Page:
Rudolph was awarded the ‘National Sports Award’ in 1993 and was inducted to the ‘National Women’s Hall of Fame’ the next year.

On August 11, 1995, the Tennessee State University named a six-story dormitory the ‘Wilma G. Rudolph Residence Center.’ in her honor.

There is a ‘Wilma Rudolph Courage Award’, presented by the Woman’s Sports Foundation in the U.S. for the best women athletes. The awarded was given for the first time to Jackie Joyner-Kersee in 1996.

Death and Legacy

In July 1994 (shortly after her mother’s death), Rudolph was diagnosed with brain cancer. She also had been diagnosed with throat cancer.

Wilma Rudolph died on November 12, 1994, at her home in Brentwood, Tennessee, after losing a battle with brain cancer. Her funeral service was held at Edgefield Missionary Baptist Church in Clarksville, Tennessee. She was survived by her four children, eight grandchildren, and many siblings, nieces, and nephews. Thousands of mourners filled Tennessee State University’s Kean Hall on November 17, 1994, for the memorial service in her honor. Across Tennessee, the state flag flew at half-mast.

Rudolph’s legacy lies in her efforts to overcome obstacles that included childhood illnesses and physical disability to become the fastest woman runner in the world in 1960. At the 1960 Rome Olympics, she became the first American woman to win three gold medals in a single Olympiad. Rudolph was one of the first role models for black and female athletes. Her Olympic success “gave a tremendous boost to women’s track in the United States.” Rudolph’s celebrity also caused gender barriers to be broken at previously all-male track and field events such as the Millrose Games.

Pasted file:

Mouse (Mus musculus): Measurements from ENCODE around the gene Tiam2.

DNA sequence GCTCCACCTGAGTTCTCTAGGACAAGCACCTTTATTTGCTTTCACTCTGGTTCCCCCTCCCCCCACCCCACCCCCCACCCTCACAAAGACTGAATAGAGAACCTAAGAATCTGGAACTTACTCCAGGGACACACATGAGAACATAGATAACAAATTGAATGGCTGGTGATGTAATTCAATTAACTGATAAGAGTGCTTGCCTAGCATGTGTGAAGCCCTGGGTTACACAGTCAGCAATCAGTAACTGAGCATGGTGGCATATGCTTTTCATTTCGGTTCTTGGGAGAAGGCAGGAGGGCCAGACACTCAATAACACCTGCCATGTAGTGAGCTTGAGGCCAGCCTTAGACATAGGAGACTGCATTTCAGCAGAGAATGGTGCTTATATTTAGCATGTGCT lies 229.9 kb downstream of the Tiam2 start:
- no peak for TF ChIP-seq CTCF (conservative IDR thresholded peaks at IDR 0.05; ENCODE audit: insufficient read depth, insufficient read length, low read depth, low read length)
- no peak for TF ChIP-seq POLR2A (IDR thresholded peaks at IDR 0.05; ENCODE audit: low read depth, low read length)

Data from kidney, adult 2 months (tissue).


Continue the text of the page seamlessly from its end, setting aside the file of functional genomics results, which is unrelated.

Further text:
She was named to the National Track & Field Hall of Fame in 1974, the International Sports Hall of Fame in 1980, and the U.S. Olympic Hall of Fame in 1983, in the first group of inductees. Her autobiography, Wilma, was published in 1977. She traveled frequently and was well known for her motivational speeches to youngsters.

Rudolph is remembered as one of the fastest women in track and as a source of great inspiration for generations of athletes. She once stated, “Winning is great, sure, but if you are really going to do something in life, the secret is learning how to lose. Nobody goes undefeated all the time. If you can pick up after a crushing defeat, and go on to win again, you are going to be a champion someday.” In 2004, the United States Postal Service honored the Olympic champion by featuring her likeness on a 23-cent stamp.


Information Source:

  5. wikipedia